KSU Art Professor Trains Designers, Artisans in Nepal

February 02, 2015

Art professor Lin Hightower recently returned from traveling to Nepal after receiving a Fulbright Senior Scholar Grant, one of the highest awards given by the US government. There, she initiated a course that will improve the lives of local artisans and designers.

Hightower – a design professor with Kennesaw State’s College of the Arts – worked with the Association of Craft Producers (ACP), an artisan cooperative, from August to December 2014 to develop a class for art students at Kathmandu University (KU). The class teaches students to collaborate with low-income artisans to design craft products that preserve Nepalese Cultural Heritage and appeal to the tastes of Nepalese buyers and international tourists alike.

By catering to a wider audience, artisans can sell more products and earn sustainable incomes. Artisan cooperatives are typically groups of low-income artisans with strong traditional art and craft skills who have banded together for economies of scale to produce more art products.

ACP is an artist cooperative employing 1,500 low-income Nepalese artisans and marketing their products locally and abroad. Hightower’s course is taught onsite at ACP’s facility, with students working directly in real studios with actual artisans. It covers a variety of crafting methods, including textiles, woodworking, metalwork, and jewelry. Students completing the course will be better prepared to work with artisans and design craft products that reflect indigenous craftsmanship and attract buyers.

“The students will have entrepreneurial opportunities to work as designers, or to create their own businesses and change more lives in Nepal, a developing country,” Hightower said in an interview on Nepal television.

In order to ensure the program continues well beyond her visit, Hightower initiated and helped negotiate a memorandum of understanding between Kathmandu University and ACP to teach the class once a year. The MOU also includes additional benefits for artisans and ACP staff members.

“I’m very excited about the MOU,” Hightower said. “It is the biggest outcome of my project abroad. Through the MOU, the KU School of the Arts is offering partial scholarships to children of the artisans and children of the staff of ACP that qualify.

“This is an example of education (Kathmandu University), business (Association of Craft Producers), government (US and Nepal) and social development all working together. Many lives will be changed by this project.”

Hightower has long been an advocate for indigenous artists around the world. She has taught artisan cooperative groups and worked as a designer in seven countries, including Nepal, India, Thailand, Turkey, Egypt, Morocco, and Peru. In each instance, she encourages them to embrace their country’s unique traditional art forms, which helps preserve the country’s cultural heritage while also increasing the value of the artists’ works on the global marketplace through new products and design approaches.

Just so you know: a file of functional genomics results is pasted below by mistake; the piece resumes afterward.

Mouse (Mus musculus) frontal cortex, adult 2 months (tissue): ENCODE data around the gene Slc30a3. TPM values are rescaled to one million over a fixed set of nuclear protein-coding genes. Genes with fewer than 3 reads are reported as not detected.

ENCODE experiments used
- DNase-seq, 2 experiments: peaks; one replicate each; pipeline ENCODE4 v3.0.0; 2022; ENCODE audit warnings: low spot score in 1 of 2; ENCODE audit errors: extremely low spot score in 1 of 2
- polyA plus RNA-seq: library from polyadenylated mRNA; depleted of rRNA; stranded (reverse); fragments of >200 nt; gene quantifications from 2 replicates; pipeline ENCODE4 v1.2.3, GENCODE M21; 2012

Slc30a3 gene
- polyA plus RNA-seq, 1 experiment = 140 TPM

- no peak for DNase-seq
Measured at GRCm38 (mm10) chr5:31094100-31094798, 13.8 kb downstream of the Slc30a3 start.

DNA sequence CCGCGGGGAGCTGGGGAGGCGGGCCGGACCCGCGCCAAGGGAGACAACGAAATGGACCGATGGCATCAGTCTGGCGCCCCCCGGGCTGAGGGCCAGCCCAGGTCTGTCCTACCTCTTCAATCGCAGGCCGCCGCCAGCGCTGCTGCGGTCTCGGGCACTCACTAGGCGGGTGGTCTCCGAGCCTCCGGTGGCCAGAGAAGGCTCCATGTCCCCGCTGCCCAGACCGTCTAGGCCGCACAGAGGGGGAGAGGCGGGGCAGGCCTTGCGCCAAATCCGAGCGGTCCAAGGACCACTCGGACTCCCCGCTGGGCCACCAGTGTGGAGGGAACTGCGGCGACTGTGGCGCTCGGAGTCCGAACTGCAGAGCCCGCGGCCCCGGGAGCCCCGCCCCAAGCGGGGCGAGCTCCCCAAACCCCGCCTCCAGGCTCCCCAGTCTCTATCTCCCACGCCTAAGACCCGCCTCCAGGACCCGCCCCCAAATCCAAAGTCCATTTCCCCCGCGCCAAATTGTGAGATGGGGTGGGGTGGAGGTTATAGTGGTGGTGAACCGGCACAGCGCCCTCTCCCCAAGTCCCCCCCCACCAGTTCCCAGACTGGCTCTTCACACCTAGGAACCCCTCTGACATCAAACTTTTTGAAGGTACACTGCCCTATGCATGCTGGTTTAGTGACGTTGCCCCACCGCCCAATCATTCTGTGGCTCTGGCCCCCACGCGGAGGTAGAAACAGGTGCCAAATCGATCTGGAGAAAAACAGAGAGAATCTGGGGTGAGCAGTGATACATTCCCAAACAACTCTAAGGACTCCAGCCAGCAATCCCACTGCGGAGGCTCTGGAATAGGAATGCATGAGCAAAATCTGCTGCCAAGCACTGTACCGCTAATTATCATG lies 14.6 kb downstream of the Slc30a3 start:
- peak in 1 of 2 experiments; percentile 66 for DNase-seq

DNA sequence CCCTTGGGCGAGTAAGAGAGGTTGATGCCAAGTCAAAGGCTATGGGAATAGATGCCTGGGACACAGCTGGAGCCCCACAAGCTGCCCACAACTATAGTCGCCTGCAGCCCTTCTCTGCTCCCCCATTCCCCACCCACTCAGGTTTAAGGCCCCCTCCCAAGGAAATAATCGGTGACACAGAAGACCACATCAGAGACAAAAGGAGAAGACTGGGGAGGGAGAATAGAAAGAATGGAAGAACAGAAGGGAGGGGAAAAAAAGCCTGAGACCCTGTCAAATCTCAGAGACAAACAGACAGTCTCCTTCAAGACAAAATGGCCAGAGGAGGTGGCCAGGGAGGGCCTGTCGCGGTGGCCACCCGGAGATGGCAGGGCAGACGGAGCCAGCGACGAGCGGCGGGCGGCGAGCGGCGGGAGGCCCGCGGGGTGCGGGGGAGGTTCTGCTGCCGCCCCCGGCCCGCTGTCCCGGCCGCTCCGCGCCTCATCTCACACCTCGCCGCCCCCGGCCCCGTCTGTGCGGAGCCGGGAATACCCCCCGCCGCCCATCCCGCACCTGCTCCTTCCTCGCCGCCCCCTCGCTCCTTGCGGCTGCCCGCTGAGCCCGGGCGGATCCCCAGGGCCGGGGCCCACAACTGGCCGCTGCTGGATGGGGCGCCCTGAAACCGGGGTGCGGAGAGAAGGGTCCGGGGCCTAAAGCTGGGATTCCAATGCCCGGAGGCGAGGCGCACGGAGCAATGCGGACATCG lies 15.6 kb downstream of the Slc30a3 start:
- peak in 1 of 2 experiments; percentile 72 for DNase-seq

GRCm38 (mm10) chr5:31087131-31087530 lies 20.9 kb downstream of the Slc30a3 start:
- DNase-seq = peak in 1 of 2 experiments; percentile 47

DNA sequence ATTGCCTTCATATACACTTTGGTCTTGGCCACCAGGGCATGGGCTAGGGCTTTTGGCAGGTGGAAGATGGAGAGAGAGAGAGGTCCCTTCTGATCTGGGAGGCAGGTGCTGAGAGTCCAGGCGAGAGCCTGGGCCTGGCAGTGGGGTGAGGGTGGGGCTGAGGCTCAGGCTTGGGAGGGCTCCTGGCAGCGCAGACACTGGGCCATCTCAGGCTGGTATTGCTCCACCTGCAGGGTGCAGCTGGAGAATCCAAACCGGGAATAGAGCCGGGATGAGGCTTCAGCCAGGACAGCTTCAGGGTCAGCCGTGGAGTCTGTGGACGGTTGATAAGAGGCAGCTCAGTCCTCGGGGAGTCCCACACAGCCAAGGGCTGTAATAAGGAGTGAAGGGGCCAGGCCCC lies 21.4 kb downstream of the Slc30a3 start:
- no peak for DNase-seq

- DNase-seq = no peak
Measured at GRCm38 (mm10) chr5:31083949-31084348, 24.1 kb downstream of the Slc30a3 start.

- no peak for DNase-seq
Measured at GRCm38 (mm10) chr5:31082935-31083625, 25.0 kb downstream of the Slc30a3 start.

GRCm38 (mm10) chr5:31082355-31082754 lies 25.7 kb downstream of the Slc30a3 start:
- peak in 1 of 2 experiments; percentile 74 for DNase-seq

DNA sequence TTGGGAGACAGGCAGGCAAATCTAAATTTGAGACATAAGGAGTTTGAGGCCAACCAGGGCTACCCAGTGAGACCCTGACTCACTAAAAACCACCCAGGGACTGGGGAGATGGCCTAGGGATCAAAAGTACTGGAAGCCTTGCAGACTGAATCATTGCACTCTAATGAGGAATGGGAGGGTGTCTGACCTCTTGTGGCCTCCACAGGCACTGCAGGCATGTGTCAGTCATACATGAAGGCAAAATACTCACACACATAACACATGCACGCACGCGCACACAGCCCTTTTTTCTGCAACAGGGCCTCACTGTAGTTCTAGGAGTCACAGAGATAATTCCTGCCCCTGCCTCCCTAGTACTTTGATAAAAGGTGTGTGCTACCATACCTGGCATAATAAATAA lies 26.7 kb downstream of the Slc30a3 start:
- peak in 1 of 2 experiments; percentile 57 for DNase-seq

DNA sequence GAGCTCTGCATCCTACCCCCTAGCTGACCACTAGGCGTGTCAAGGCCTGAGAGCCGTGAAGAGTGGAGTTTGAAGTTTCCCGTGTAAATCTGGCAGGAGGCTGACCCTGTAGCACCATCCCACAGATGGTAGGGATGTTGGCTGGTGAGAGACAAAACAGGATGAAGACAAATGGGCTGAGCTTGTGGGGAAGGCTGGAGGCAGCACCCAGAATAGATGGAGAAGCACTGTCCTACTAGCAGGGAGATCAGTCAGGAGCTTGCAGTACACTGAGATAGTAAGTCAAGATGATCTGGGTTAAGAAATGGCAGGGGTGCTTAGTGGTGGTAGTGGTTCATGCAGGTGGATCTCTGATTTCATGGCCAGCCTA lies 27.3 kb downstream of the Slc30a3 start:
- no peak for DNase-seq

Ultimately, the goal of Hightower’s efforts in Nepal and other countries is to help promote fair trade practices for indigenous artists so that they can earn sustainable incomes from their crafts. When a craft is the product of fair trade practices, it means that the artists were paid a fair price for their work, no child labor was used, and meets nine other fair trade requirements. Organizations like the ACP promote fair trade practices in Nepal.

“They pay fair wages to their artisans,” Hightower said,” so that the artisans can have better nutrition, shelter, healthcare, and education for their children.”

Hightower previously received a Fulbright Specialist Fellowship from the U.S. Department of State to Thailand in 2013 where she worked with Mahasarakham University and local artisan groups, designed a museum space and taught software to document historical patterns. The Fellowship program is a new offering that awards short-term grants to U.S. scholars and professionals to teach at overseas universities. She is currently developing a course on how to work with artisan groups, art product design and fair trade practices that will be shared with universities abroad.

Now that Hightower has helped establish this joint course between Kathmandu University and the ACP, she sees a bright future for young Nepalese artists and designers.

“I’m very excited about the young people of Nepal,” she said. “They are very visionary. They are optimistic that they can change the world. I feel very comfortable to leave the world in their hands. I really think they can do it.”

-Patrick Harbin

Full Interview with Lin Hightower on Nepal TV